People Who Need People makes an emotional connection with women in need

Two months of medical leave gave Judi Miller ample time to reflect.

As the Glenwood resident recovered from surgery, it was the support of her friends that helped mend her spirit.

“I thought about how fortunate I was to have so many great friends in my corner helping me. And I thought about what it would be like for people who don’t have that kind of cheering section,” she says.

What resulted was a small but growing network of women and girls in western Howard County who are quietly doing great things. Miller chose a simple and direct moniker for the effort: People Who Need People.

“I really feel like at the end of the day we are all people who need each other. We need to stop and remember that’s what’s most important,” Miller says. “It’s built a great sense of community.”

Founded in 2006, the nonprofit has grown to about 100 supporters who focus on the physical and emotional needs of women and children.

It’s a grassroots effort — from the homemade breakfast casseroles they deliver to My Sister’s Place Women’s Center in Baltimore once a month, to the assembly line of teens and tweens who pack lunch sacks for Sarah’s Hope and Grassroots shelters, to the collective birthday parties members put on at area shelters complete with a giant cake, gifts for all, and games of bingo and musical chairs.

“Anybody can write a check. That’s not what this is about,” says board member Mary Beth Furst, of Glenwood. “One of the gratifying things about this organization is that you see exactly where it goes. It’s all hands-on. There’s no mailing it in.”

Miller calls it a “hub and spokes” approach.

“If someone donates to this group you know it’s going straight to people in need, because this organization has virtually no overhead,” she says. “We don’t cater our events; we have very little administration. We’re nimble so we can respond to requests quickly.”

While they certainly help fulfill the essentials, like funding and food, what distinguish PWNP are the thoughtful extras. Attendees at last February’s Heart to Heart Tea fundraiser were asked to donate blankets, boxes of chocolate and bottles of pink nail polish that would be distributed on Valentine’s Day to women at the shelters and resource centers the group supports.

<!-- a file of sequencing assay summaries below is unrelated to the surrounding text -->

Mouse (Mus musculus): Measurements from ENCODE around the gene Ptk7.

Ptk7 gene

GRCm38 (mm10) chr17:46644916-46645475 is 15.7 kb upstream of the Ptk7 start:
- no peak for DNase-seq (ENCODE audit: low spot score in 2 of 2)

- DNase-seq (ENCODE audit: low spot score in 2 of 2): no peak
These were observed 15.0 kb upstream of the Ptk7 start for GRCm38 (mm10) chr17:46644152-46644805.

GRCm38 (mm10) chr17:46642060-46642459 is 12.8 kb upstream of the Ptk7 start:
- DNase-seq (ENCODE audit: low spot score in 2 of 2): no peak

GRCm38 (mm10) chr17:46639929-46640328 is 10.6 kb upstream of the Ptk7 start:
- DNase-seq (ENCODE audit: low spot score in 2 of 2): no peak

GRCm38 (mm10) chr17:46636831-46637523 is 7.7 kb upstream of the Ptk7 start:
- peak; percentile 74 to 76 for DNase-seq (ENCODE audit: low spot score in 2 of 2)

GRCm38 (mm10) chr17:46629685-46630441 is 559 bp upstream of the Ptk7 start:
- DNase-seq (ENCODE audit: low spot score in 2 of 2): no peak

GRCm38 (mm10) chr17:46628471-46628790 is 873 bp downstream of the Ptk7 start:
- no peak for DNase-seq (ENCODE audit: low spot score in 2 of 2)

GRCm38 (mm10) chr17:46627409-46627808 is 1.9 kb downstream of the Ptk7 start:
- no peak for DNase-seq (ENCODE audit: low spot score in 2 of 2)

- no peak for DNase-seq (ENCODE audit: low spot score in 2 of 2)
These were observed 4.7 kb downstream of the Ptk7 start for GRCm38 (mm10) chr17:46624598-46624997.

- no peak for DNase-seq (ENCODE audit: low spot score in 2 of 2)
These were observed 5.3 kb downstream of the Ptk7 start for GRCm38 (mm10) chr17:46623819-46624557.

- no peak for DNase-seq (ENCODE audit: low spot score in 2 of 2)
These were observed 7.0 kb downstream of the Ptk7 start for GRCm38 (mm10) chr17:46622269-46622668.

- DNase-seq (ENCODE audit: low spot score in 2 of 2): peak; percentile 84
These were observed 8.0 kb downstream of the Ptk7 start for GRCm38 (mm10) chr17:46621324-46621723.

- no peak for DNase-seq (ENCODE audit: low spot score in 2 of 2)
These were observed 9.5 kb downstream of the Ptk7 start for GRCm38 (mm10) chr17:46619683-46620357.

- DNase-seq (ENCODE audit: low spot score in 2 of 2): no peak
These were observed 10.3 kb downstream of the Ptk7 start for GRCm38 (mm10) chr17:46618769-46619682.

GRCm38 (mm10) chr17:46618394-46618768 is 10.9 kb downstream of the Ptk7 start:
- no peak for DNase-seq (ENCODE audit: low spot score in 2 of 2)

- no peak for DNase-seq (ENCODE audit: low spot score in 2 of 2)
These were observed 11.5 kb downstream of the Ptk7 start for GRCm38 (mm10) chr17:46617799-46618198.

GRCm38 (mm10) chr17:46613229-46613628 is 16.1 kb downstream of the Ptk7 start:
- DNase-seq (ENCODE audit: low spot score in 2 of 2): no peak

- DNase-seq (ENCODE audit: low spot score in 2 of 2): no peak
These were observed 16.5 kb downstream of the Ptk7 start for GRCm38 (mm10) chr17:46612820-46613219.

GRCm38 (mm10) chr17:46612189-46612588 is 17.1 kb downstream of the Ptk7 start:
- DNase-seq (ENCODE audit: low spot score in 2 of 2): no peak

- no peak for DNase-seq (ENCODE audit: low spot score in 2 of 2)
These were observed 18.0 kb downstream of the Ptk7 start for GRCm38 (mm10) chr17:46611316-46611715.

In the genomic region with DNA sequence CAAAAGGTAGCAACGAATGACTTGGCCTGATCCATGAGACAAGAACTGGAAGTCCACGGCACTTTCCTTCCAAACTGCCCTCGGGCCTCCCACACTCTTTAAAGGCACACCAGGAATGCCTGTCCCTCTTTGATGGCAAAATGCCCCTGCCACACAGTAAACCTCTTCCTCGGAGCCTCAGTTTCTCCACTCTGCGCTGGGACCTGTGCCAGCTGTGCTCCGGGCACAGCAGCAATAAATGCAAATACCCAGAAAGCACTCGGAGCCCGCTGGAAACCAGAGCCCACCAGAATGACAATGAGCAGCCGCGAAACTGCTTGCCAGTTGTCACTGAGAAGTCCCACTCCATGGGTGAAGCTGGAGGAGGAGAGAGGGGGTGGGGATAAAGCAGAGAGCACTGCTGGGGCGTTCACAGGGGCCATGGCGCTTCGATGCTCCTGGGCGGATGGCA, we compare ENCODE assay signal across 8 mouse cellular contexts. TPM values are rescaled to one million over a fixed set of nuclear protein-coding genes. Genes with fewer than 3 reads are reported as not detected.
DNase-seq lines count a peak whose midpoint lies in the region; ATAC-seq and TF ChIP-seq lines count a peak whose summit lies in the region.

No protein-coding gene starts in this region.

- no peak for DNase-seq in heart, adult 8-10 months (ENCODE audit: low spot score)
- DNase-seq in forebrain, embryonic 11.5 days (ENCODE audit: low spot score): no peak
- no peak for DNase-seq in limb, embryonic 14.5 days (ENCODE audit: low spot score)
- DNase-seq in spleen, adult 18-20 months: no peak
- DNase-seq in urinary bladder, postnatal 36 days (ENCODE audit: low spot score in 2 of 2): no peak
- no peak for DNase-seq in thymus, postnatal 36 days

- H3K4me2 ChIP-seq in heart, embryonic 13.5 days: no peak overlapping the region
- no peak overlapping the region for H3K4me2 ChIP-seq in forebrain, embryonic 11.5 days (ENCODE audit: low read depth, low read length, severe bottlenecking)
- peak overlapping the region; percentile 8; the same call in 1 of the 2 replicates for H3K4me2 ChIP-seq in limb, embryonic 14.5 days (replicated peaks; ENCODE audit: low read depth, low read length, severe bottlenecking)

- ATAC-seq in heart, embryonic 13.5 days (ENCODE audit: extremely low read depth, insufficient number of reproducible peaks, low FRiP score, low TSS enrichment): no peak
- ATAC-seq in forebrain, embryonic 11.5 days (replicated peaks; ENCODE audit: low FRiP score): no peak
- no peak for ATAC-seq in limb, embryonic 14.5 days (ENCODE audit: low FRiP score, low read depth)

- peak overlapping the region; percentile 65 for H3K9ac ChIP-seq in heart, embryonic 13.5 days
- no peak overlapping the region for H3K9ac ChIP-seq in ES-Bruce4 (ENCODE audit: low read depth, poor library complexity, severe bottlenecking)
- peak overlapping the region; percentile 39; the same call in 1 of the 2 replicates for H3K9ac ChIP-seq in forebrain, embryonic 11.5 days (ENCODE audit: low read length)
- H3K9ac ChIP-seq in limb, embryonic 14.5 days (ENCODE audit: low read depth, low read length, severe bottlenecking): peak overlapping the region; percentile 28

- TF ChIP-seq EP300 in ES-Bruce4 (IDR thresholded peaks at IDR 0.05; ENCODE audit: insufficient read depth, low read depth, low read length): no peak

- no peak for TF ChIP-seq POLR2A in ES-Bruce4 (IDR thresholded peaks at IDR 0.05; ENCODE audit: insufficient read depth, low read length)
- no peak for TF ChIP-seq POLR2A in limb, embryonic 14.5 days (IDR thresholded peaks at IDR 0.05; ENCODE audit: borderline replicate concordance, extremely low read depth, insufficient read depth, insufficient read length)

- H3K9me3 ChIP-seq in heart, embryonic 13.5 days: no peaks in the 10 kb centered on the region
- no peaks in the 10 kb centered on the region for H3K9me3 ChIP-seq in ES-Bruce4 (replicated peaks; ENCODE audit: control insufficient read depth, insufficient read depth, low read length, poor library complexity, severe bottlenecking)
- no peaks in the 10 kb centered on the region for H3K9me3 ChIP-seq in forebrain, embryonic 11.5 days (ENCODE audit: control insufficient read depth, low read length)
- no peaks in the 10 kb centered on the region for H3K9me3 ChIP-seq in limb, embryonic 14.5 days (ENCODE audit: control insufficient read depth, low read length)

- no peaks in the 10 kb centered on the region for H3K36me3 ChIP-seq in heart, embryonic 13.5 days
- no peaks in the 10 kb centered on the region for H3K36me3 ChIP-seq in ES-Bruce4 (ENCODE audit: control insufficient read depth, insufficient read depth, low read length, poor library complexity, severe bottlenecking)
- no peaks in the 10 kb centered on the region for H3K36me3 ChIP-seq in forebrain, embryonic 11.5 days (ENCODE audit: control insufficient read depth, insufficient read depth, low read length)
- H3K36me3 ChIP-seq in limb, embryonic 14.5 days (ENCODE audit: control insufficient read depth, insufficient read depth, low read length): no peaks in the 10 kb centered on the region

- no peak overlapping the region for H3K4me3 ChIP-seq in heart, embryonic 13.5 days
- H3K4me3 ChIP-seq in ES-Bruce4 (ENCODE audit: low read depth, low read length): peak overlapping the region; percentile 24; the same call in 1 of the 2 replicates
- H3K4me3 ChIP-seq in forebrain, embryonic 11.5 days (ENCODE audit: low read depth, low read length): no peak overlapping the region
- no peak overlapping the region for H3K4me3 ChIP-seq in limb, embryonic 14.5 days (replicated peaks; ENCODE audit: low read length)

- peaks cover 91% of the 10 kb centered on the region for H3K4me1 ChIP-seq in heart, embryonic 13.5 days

“This group has always tried to make the emotional connection, not just meet the physical needs — that’s why you’ll see the chocolates and (nail) polish,” says Glenwood resident Jennifer Sheehan, vice president of PWNP’s nine-member board of directors and the group’s liaison with Grassroots Crisis Intervention Center in Columbia.

They took a similar approach on Mother’s Day in 2010 with spring gift bags consisting of a colorful reusable tote filled with items like lip balm and socks, gift certificates for manicures at a business within walking distance of the shelter and even tip money for the manicurist. Each included a handwritten letter from a member of PWNP.

“The women were sobbing, literally sobbing,” Bonnie Hudak, volunteer specialist at Grassroots, says of the women’s reaction to PWNP’s Mother’s Day gifts. “They were so touched that somebody thought about them.”

Hudak says People Who Need People really came through for the shelter on several occasions, including the back-to-back snowstorms of February 2010.

Like most others, Hudak was snowed in at home during the storms when she got a panicked call from shelter director Andrea Ingram saying that the 60 people at the shelter were nearly out of food. Hudak called PWNP, and the group rallied through the elements to deliver a truckload of essentials: cereal, fresh fruit, snacks and laundry detergent.

And when Howard County’s cold-weather shelter was getting ready to open last winter, organizers again called PWNP when they had a shortage of blankets and sheets. Moreover, PWNP delivered brand-new linens.

“When you have 20 to 30 people who’ve been waiting out in the cold to get into this shelter and to get fresh linens — what a sense of dignity,” Hudak reflects. “What a sense of: ‘I’m worth something. Someone cares about me.’

“The face of homelessness is changing,” Hudak adds. “For most of our families, they’ve never been in a shelter before. The (PWNP) organization is doing what people say they want to do but don’t seem to make the time to do it.”

Bruce Clopein, volunteer resource manager at Sarah’s House shelter and service center near Fort Meade, says People Who Need People helps fund the center’s continuing education program so clients can get GED skills, in partnership with Anne Arundel Community College.

Sarah’s House is a joint venture of the U.S. Army, Catholic Charities and the Department of Social Services, but Clopein calls PWNP its unofficial fourth component.

“It’s transformational in the lives of our families,” he says of the work the charity enables.

More recently, People Who Need People has begun supporting a fifth charity, Voices for Children, an organization that advocates for the educational and medical needs of foster children.

“We’re able to touch so many people because so many people give,” says Furst. “Truly, every month it’s not the same group of people coming out. To me, that speaks to the grassroots, fundamental desire people have to help and to get involved.”

For more information about People Who Need People, go to the organization’s website:

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